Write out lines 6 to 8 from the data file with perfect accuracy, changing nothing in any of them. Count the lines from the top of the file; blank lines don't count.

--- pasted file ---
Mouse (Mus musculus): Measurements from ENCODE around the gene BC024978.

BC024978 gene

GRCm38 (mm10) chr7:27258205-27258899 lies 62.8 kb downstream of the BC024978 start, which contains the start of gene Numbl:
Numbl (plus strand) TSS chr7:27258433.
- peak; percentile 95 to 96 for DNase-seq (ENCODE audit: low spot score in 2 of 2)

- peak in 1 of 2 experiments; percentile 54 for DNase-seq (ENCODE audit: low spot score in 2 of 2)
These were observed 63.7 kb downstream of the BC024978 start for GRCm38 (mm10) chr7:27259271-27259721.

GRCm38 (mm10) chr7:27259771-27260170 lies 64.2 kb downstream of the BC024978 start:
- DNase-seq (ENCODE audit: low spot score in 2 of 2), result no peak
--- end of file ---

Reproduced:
- peak in 1 of 2 experiments; percentile 54 for DNase-seq (ENCODE audit: low spot score in 2 of 2)
These were observed 63.7 kb downstream of the BC024978 start for GRCm38 (mm10) chr7:27259271-27259721.

GRCm38 (mm10) chr7:27259771-27260170 lies 64.2 kb downstream of the BC024978 start: